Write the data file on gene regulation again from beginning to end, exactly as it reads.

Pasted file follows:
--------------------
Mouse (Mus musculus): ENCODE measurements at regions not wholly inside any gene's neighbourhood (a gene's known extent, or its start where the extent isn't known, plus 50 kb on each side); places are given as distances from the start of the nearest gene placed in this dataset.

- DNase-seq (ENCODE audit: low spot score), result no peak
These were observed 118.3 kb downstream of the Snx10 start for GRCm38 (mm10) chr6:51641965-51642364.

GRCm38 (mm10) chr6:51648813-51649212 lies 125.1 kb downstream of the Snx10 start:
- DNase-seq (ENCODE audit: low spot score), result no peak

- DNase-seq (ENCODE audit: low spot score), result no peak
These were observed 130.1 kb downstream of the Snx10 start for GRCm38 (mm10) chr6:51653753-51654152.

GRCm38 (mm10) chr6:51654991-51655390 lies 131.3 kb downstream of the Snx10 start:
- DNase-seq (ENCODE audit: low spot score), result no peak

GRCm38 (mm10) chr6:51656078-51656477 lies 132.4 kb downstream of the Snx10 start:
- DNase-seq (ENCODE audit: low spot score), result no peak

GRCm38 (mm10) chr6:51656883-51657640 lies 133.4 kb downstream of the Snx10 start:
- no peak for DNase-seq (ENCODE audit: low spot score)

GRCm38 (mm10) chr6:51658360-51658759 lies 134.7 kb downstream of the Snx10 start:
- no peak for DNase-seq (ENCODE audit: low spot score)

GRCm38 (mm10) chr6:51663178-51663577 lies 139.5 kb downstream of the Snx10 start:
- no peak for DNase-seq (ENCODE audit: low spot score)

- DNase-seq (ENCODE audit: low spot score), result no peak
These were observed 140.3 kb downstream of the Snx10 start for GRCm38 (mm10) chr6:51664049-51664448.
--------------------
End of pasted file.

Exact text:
Mouse (Mus musculus): ENCODE measurements at regions not wholly inside any gene's neighbourhood (a gene's known extent, or its start where the extent isn't known, plus 50 kb on each side); places are given as distances from the start of the nearest gene placed in this dataset.

- DNase-seq (ENCODE audit: low spot score), result no peak
These were observed 118.3 kb downstream of the Snx10 start for GRCm38 (mm10) chr6:51641965-51642364.

GRCm38 (mm10) chr6:51648813-51649212 lies 125.1 kb downstream of the Snx10 start:
- DNase-seq (ENCODE audit: low spot score), result no peak

- DNase-seq (ENCODE audit: low spot score), result no peak
These were observed 130.1 kb downstream of the Snx10 start for GRCm38 (mm10) chr6:51653753-51654152.

GRCm38 (mm10) chr6:51654991-51655390 lies 131.3 kb downstream of the Snx10 start:
- DNase-seq (ENCODE audit: low spot score), result no peak

GRCm38 (mm10) chr6:51656078-51656477 lies 132.4 kb downstream of the Snx10 start:
- DNase-seq (ENCODE audit: low spot score), result no peak

GRCm38 (mm10) chr6:51656883-51657640 lies 133.4 kb downstream of the Snx10 start:
- no peak for DNase-seq (ENCODE audit: low spot score)

GRCm38 (mm10) chr6:51658360-51658759 lies 134.7 kb downstream of the Snx10 start:
- no peak for DNase-seq (ENCODE audit: low spot score)

GRCm38 (mm10) chr6:51663178-51663577 lies 139.5 kb downstream of the Snx10 start:
- no peak for DNase-seq (ENCODE audit: low spot score)

- DNase-seq (ENCODE audit: low spot score), result no peak
These were observed 140.3 kb downstream of the Snx10 start for GRCm38 (mm10) chr6:51664049-51664448.